While holidaying in Perth recently I joined friends at La Cholita, Perth’s new modern Mexican bar restaurant, which is similar to Mamasita. It’s also similar to Taqueria in London, as all exemplify one of the current world food trends – taking Mexican street food into a new environment. It also has an extensive tequila list in the way that Kumo Izakaya has an extensive sake list.
I’m curious about about such trends and how we as customers engage with the experience. La Cholita has the current design trends in evidence too – lights hanging from their cords, bare floors and their corresponding deafening loudness in the room, the tattooed staff and expensive food and drinks.
I’ve eaten twice at Mamasita and enjoyed it, but I question the value, and I did the same at La Cholita. I began with an entree of grilled octopus and potato (below, $10). Potatoes are cheap, and there’s not much octopus in there for $10.
Next I had a pork, pineapple and onion taco (below, $5). The tacos are $5-6 and are palm sized, just as they are at Mamasita and Taqueria. The same pork, pineapple and onion taco is the same $5 at Mamasita. At Notting Hill in London, however, you get three similarly sized tacos with the same ingredients for £5.60, or $8.75 at the current exchange rate. How can London be better value than Melbourne and Perth?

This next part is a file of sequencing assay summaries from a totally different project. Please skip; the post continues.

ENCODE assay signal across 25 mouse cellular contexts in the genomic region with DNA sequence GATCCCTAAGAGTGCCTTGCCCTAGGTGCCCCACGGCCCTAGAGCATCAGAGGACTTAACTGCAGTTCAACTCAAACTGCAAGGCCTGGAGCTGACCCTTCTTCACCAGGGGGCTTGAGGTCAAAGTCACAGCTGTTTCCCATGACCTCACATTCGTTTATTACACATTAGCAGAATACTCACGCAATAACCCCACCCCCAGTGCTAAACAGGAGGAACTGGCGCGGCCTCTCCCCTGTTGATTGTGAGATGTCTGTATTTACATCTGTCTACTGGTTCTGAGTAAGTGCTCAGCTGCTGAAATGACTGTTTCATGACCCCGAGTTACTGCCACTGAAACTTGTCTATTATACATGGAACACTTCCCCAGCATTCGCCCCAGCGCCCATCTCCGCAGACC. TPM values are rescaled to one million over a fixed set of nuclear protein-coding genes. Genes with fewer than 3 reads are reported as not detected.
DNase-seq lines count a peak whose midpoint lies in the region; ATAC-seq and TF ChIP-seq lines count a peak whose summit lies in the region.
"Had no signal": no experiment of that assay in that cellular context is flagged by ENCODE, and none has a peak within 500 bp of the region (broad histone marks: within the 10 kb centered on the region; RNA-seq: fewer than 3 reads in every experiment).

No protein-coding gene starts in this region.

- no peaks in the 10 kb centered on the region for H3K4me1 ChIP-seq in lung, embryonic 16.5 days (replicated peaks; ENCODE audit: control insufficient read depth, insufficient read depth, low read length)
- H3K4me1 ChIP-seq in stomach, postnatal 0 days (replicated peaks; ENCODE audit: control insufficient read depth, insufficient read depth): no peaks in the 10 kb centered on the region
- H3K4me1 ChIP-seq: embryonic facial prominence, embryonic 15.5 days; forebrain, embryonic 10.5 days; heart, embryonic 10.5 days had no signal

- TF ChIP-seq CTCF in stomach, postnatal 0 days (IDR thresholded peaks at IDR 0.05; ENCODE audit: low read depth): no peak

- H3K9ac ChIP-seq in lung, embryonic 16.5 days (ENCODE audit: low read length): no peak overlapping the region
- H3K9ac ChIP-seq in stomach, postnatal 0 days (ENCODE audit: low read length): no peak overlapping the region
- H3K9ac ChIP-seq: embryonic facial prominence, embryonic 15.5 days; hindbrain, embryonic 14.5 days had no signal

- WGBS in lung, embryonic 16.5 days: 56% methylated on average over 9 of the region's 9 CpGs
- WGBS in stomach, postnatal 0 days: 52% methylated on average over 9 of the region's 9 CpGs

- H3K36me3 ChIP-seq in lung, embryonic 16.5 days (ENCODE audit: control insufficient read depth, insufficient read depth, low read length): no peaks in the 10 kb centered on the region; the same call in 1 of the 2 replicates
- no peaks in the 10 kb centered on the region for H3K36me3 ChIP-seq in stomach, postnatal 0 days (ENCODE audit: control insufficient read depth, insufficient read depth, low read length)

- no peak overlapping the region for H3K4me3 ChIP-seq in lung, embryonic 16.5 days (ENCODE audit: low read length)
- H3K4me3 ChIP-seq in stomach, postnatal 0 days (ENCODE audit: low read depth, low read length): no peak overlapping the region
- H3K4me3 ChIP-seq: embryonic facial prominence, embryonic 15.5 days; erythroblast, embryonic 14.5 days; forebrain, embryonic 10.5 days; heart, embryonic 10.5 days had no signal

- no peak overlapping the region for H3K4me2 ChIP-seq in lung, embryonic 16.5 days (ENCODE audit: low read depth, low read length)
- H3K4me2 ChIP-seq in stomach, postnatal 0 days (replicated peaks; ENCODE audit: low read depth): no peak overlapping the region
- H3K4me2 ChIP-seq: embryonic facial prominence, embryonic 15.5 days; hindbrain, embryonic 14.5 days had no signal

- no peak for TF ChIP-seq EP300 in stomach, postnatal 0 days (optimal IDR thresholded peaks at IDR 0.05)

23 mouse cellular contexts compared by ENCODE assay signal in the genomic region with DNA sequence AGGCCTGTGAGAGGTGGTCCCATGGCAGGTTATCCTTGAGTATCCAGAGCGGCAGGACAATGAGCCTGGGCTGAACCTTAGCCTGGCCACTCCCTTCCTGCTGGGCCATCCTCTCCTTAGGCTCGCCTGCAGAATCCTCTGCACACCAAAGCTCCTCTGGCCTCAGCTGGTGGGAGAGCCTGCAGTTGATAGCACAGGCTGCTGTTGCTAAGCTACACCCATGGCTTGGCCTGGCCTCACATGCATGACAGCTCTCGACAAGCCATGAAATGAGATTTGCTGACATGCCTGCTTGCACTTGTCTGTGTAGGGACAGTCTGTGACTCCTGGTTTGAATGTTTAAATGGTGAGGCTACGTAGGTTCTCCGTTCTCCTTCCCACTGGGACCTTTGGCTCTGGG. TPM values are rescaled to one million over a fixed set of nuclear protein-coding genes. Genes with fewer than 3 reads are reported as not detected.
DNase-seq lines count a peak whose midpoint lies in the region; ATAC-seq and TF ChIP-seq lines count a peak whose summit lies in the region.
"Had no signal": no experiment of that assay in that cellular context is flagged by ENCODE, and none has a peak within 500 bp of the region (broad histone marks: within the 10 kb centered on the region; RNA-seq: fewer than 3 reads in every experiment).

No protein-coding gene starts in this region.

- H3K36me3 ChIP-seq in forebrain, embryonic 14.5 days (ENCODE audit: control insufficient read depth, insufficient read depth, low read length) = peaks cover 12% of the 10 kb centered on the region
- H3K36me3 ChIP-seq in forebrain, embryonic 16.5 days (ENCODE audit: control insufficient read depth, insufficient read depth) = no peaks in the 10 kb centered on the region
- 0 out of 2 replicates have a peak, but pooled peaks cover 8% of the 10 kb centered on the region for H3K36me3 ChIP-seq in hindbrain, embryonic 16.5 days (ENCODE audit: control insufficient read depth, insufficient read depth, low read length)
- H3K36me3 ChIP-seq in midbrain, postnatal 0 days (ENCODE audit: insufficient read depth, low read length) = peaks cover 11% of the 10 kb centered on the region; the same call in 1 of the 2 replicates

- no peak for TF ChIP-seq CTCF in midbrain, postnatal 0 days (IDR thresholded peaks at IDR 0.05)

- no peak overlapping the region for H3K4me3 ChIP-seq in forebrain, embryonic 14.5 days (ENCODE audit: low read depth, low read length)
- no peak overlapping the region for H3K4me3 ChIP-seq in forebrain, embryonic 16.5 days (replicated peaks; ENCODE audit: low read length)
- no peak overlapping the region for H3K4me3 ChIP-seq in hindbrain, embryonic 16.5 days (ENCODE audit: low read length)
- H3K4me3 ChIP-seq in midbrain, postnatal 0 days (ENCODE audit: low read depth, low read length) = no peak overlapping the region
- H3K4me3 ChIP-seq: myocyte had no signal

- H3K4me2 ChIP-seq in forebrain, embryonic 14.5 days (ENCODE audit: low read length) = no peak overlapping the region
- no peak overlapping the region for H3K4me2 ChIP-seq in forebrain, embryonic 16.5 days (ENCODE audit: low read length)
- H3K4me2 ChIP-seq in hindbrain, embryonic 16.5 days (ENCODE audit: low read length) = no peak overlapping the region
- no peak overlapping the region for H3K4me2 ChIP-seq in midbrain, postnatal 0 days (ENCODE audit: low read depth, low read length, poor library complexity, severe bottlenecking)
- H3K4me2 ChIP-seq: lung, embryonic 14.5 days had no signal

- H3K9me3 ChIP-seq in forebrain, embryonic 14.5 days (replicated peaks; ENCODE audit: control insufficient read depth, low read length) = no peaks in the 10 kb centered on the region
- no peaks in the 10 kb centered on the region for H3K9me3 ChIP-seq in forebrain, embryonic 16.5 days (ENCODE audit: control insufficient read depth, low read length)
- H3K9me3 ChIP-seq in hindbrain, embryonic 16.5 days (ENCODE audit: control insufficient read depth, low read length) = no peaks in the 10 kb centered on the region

Then I tried the crab and avocado tostadas (below, $6), which come in a serve of three. Delicious, and better value than the tacos.
Dessert was a substantial serve of a sweet version of chimichanga (below, $12), a deep fried flour tortilla filled with dulce de leche icecream and served with chocolate sauce. An American friend of mine describes chimichanga as Tex-Mex, not ‘authentically’ Mexican. I suppose a dessert made from this concept is even less authentic, but it was yummy.
Other reviews of La Cholita are mixed to positive, and they note the inconsistent service: Juji chews, Good Perth hunting and Wack sauce. I think I chose poorly with the cocktail I ordered, which tasted like tequila with lemon solo, but my friends enjoyed their chilli chocolate ones. Given how busy it was when my group of five was there, I thought the service was reasonable.
I would possibly go again with a group of friends if it suited a particular occasion, but just as I have not returned to Mamasita I can’t see myself being overly keen to go again purely for the food, which occupies a very small space in the menu. Compared to Mamasita though, this is definitely more bar than restaurant.
While the food is good, I can’t see good value in it. I think Australian diners are being asked to pay too much for this upmarket Mexican street food experience. As with Kumo Izakaya, when the the experience seems more important than the food, I feel like I’m not dining as well as I could be.